A method for processing forensic samples that include sperm cells from a perpetrator of sexual assault and epithelial cells that are primarily contributed by the victim is provided. The method includes providing a nanofiber filter that is formed of intermingled nanofibers having diameters of about 700 nm or less, selectively digesting the epithelial cells of a forensic sample and separating the sperm cells of the sample from the digested epithelial cells by filtration of the digest mixture through the nanofiber filter, the sperm cells becoming entrapped in the nanofiber filter. The captured sperm cells may then be digested to form a second digest mixture including digested sperm cell DNA. Using the first digest mixture filtrate and the second digest mixture, respectively, DNA samples may be isolated and DNA profiles may be obtained, the DNA profiles being useful for human identification. An apparatus and a kit for processing forensic samples obtained in sexual assault cases are also provided.


A retrotransposable element based multiplexed qPCR assay to robustly quantitate and distinguish cell free DNA integrity and concentration in blood plasma and serum is described. The multiplexed system for characterizing cancer in humans includes a sample of serum, plasma, urine, or other biological fluid, the sample comprising cell free DNA, the cell free DNA comprising long and short retrotransposable element targets and an added internal positive control, the long and short targets being independent of each other, a distinctly labeled TaqMan probe corresponding to each target, a forward primer and a reverse primer corresponding to each target, a DNA standard for generating standard curves, a qPCR system for amplifying the targets and a qPCR data analysis system. The assay provides an accurate, minimally-invasive, rapid, high-throughput, and cost-effective method with the potential to complement or replace existing methods for detection, diagnosis, prognosis, treatment monitoring and/or surveillance of cancer, thereby improving patient outcomes.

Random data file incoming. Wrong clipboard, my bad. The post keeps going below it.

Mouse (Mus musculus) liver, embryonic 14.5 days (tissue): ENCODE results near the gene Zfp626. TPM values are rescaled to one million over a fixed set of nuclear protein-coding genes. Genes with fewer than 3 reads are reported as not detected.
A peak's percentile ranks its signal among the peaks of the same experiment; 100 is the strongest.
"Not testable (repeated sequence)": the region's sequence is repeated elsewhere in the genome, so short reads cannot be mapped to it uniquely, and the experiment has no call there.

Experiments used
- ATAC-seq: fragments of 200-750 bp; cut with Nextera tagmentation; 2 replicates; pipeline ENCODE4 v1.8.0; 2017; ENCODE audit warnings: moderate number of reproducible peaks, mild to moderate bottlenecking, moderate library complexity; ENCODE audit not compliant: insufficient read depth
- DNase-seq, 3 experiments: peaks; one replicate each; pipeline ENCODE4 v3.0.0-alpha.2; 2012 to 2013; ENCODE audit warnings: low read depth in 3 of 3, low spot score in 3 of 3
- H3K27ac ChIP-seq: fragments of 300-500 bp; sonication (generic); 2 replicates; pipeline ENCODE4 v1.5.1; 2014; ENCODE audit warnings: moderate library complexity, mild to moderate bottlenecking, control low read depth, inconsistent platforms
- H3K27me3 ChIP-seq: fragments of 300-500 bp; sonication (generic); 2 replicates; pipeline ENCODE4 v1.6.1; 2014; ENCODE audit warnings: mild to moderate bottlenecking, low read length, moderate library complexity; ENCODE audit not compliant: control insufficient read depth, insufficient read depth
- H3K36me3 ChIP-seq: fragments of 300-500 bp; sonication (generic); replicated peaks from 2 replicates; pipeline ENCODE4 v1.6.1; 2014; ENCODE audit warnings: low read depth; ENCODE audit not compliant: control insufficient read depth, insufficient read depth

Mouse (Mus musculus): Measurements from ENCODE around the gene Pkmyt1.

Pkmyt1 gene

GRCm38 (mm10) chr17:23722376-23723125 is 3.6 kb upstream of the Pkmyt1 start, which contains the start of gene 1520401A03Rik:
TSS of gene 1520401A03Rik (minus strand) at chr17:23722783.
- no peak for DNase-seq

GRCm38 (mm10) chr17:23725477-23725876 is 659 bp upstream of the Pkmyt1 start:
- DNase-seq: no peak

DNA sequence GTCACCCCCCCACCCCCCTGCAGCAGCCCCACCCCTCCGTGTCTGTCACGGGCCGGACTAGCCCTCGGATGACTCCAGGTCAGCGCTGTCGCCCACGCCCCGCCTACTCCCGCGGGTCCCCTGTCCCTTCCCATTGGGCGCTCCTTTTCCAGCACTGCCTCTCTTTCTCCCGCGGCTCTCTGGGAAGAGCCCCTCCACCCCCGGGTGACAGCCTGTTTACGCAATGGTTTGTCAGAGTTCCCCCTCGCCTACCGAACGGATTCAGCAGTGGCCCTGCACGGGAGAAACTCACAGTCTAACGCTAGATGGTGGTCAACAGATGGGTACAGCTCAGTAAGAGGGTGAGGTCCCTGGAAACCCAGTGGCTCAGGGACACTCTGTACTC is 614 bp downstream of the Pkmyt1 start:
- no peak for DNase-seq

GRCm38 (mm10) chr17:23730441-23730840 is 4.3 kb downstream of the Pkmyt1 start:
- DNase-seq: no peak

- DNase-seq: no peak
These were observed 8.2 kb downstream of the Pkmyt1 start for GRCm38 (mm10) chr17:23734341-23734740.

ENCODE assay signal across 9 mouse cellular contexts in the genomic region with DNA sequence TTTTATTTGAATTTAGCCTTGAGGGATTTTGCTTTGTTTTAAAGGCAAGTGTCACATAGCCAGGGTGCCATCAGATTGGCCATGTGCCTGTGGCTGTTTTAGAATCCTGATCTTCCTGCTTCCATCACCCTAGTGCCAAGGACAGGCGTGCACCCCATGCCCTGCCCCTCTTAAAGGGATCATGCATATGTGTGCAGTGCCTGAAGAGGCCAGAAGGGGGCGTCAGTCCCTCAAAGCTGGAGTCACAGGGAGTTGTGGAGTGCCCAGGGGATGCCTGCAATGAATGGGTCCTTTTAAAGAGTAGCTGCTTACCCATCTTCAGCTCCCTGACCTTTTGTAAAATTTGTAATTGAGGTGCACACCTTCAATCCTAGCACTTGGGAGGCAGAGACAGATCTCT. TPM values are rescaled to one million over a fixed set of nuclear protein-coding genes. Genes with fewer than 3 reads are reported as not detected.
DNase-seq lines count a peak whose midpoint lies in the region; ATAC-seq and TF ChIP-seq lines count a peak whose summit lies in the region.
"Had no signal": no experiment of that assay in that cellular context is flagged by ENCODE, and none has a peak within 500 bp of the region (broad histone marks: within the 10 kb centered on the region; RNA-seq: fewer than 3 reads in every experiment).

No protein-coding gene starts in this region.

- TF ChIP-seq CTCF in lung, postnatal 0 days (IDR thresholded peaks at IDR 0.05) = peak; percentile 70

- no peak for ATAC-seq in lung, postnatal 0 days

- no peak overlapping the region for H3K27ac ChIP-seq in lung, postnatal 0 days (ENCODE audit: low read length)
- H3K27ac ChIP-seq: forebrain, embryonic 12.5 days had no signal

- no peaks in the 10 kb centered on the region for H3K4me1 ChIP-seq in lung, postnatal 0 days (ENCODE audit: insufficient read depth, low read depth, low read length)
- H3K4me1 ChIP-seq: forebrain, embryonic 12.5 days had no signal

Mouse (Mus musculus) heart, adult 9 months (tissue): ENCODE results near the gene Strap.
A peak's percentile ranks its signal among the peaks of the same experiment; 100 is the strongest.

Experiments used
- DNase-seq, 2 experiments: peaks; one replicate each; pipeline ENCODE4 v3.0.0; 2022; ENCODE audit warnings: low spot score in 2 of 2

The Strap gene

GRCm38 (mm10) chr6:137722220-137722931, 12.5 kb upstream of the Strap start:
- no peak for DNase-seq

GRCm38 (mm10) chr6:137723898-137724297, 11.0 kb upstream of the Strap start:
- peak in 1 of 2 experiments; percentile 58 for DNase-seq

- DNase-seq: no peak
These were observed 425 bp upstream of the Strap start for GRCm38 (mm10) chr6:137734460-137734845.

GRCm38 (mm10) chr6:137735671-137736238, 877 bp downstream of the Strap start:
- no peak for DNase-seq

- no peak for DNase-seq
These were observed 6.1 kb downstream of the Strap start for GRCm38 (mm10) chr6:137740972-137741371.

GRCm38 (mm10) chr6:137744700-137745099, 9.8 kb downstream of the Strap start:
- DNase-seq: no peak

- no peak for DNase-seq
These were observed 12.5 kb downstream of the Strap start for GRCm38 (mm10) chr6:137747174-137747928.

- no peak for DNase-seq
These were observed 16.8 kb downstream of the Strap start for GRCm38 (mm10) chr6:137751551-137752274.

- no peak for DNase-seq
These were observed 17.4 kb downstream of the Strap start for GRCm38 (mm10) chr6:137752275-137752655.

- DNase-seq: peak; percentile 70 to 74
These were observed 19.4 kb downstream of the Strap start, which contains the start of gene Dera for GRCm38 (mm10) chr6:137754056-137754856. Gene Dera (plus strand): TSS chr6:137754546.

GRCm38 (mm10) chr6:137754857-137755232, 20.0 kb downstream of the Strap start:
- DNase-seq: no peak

Trademark
InnoGenomics | Date: 2013-08-14

Pharmaceutical and Veterinary Preparations, Substances, Reagents, Media and Agents Adapted For Medical, Forensic, Human Identity, Research, Genetic Testing and Identification Uses, namely Degraded-DNA Assessment and Quantification Kits, DNA Assessment and Quantification Kits, Kits for Testing DNA And Degraded DNA in Biological Samples For Forensic, Human Identity, Research, Genetic Testing and Identification Uses, and Diagnostic Substances for Medical Uses, And Instructions For Using the Substances, Reagents, Preparations, Media, and Agents To Perform the Testing, in International Class 005.


Grant
Agency: Department of Health and Human Services | Branch: National Institutes of Health | Program: SBIR | Phase: Phase I | Award Amount: 300.00K | Year: 2015

Not Available